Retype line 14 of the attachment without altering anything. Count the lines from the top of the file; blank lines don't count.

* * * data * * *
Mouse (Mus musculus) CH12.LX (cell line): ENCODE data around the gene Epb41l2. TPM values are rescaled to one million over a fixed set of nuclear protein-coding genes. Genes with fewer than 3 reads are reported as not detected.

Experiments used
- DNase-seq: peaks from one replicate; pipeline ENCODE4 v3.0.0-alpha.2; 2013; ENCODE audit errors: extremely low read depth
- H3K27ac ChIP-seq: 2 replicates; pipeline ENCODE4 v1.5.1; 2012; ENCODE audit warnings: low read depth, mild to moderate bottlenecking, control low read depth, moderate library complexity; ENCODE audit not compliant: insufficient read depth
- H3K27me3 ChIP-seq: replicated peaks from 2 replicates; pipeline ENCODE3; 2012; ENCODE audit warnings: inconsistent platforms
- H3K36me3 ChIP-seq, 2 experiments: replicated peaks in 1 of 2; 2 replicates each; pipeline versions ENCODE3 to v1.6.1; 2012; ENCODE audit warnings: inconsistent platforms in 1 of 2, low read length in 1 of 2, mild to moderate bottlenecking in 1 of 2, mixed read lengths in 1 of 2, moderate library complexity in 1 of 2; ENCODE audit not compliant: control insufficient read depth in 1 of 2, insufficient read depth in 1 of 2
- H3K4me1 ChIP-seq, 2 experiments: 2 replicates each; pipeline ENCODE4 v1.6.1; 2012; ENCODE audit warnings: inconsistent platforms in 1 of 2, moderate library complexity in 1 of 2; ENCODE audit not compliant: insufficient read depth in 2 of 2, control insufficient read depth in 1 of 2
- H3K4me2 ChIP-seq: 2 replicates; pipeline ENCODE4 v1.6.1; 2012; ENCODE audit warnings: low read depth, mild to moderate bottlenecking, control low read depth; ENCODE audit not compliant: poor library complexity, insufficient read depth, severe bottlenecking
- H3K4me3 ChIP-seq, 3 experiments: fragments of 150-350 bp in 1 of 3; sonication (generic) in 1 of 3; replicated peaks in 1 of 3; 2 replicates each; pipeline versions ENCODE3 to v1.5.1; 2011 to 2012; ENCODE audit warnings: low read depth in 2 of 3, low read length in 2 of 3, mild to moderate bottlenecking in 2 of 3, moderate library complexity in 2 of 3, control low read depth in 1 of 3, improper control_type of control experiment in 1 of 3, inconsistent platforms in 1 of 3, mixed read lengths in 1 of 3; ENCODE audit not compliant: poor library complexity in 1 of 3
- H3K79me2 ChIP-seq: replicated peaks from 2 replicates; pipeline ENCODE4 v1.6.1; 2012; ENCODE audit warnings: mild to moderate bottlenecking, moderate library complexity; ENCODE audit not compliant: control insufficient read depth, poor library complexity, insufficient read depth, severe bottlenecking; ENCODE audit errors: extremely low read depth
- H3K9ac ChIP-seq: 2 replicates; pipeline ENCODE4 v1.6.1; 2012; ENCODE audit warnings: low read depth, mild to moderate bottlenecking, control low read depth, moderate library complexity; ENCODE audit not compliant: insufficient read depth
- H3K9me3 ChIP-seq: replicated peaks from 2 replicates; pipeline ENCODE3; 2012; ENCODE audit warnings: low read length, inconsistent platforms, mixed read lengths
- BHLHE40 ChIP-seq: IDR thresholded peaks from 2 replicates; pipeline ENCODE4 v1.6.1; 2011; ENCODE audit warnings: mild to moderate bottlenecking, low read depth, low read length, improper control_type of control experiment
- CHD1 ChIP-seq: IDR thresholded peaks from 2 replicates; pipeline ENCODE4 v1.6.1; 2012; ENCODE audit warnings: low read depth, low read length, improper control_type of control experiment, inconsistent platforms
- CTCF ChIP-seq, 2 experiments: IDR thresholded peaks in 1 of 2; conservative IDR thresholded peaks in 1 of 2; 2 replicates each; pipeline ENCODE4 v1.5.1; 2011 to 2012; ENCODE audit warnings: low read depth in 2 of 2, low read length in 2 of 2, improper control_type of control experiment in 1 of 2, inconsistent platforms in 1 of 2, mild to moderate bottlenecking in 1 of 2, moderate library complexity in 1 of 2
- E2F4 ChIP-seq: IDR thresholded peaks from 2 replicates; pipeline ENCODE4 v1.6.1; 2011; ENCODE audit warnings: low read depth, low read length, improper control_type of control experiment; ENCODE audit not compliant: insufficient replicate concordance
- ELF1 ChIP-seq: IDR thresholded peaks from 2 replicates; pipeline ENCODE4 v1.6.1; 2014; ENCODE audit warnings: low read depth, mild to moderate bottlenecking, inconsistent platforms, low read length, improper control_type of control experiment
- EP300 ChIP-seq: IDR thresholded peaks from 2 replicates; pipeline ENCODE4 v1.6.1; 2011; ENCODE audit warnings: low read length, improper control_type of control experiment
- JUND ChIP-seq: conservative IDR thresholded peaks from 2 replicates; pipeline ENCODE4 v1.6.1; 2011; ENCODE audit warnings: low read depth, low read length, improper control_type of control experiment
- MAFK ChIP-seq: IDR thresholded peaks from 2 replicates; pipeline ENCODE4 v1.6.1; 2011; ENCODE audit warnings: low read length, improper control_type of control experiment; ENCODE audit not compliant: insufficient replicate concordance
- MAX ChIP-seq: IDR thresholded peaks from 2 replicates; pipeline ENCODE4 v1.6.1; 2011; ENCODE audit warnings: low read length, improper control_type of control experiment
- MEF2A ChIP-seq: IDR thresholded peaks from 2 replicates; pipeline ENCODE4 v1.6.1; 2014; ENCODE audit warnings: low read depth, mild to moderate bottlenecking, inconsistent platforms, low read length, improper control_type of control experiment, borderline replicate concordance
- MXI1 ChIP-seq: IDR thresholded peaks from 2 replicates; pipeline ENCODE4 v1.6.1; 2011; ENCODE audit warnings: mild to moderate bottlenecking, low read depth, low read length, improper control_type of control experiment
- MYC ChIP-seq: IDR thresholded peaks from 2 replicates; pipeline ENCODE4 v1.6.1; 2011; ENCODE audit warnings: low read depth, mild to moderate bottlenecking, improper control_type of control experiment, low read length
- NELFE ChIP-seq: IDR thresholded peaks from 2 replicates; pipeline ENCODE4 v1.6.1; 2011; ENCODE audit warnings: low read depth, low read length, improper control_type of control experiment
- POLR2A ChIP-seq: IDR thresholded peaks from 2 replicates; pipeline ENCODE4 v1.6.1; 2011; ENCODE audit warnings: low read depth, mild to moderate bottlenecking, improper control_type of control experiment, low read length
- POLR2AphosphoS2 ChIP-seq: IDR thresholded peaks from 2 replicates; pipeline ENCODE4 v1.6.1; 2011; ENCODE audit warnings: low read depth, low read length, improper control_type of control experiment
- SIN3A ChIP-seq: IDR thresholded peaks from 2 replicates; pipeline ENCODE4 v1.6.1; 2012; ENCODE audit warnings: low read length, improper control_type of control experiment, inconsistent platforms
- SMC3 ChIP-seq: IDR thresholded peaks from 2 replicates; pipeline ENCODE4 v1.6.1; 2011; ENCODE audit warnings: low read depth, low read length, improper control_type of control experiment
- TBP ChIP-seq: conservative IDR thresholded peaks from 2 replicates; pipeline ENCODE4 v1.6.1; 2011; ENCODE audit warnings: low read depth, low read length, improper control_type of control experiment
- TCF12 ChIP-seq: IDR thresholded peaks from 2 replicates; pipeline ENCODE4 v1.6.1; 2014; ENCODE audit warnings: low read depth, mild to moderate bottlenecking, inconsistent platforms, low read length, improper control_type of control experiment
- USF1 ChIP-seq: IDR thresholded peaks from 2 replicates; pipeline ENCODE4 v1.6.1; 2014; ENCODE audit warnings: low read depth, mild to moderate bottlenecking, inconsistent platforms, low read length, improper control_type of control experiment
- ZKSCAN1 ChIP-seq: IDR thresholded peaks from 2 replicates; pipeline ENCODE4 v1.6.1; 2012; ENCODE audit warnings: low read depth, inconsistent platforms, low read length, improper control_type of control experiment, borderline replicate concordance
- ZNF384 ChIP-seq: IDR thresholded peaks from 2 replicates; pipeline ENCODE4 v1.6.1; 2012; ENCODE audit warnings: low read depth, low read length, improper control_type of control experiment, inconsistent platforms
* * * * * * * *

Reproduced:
- CHD1 ChIP-seq: IDR thresholded peaks from 2 replicates; pipeline ENCODE4 v1.6.1; 2012; ENCODE audit warnings: low read depth, low read length, improper control_type of control experiment, inconsistent platforms